Powerful reds are often assumed to be the foolproof route to a dry wine. Regular guys often assume that red wine is drier, bolder, firmer and has more grip than whites; the main reason guys who want to prove they’ve got something substantial in their trousers usually choose red over white. Their assumption is that the tannins which the wine extracted from the grape skins during fermentation will make a full-frontal assault on the palate. A guy who doesn’t just stand up to this, but relishes it thinks he’s demonstrated Rambo-like toughness. However, modern cellar technology for making red wine is often used with the goal of extracting less tannins than in the past, particularly the dry-tasting, mouth-puckering type of tannins. And they’re the only tannins capable of mounting a full-frontal assault on the drinker’s palate. The final straw for old-style red came a decade ago when Robert Parker, the American Guru of Wine Hedonism, slammed Californian wine legend Robert Mondavi for making reds that were too lean and dry. After this the number of reds with old-style dry tannins plummeted even further. That was also was when the addition of sweetness to “dry” reds became increasingly common and stuff like the ‘Mega-purple’ grape concentrate starting going into Fancy Reds with hefty price-tags as well as Critter Wines on supermarket shelves. The fact that no winemaker ever publicly admitted adding ‘Mega-purple’ to Fancy Reds tells you how much they fear being accused of using winemaking’s equivalent of botox to make mediocre wines taste way more expensive… Sex Machine? No way Jose!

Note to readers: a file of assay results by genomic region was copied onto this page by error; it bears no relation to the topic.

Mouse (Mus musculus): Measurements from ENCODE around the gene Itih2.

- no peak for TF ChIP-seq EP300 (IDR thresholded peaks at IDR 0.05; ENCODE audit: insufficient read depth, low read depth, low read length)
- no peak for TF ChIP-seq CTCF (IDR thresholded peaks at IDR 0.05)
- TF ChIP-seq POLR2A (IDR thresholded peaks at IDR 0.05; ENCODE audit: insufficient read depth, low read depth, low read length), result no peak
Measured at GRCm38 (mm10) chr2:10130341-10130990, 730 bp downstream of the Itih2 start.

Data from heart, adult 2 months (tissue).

So where on Planet Wine can regular guys find something that you have to be a Real Man to drink. The answer is what I call Bladerunner Rieslings. They are seriously dry and have an acidity you have to be marine-tough to handle, unless you’re already an acidhound who seeks out this kind of extreme sport wines. The high natural acidity content of these wines is dictated by the Riesling grape’s DNA and balancing it in bone-dry wines is such a challenge there ought to be a Nobel Prize for it. The winemakers who pull this off are the Jedi Knights of Riesling and top of the list is the man pictured below, Martin Tesch of the Tesch winery in Langenlonsheim/Nahe, Germany. His laser sword wine is called Riesling ‘Unplugged’ and its black label is as uncompromising as the knife-edge taste. Either you’re man enough to drink ‘Unplugged’ or you aren’t. All of the Tesch Rieslings – even the single vineyard wines with their brightly-colored screw-caps – are radical wines that reject the slightest hint of tutti-frutti. Which is the most challenging of them? Maybe the one from the Karthäuser vineyard bottled under a reddish-brown screw-cap. Lick that blade!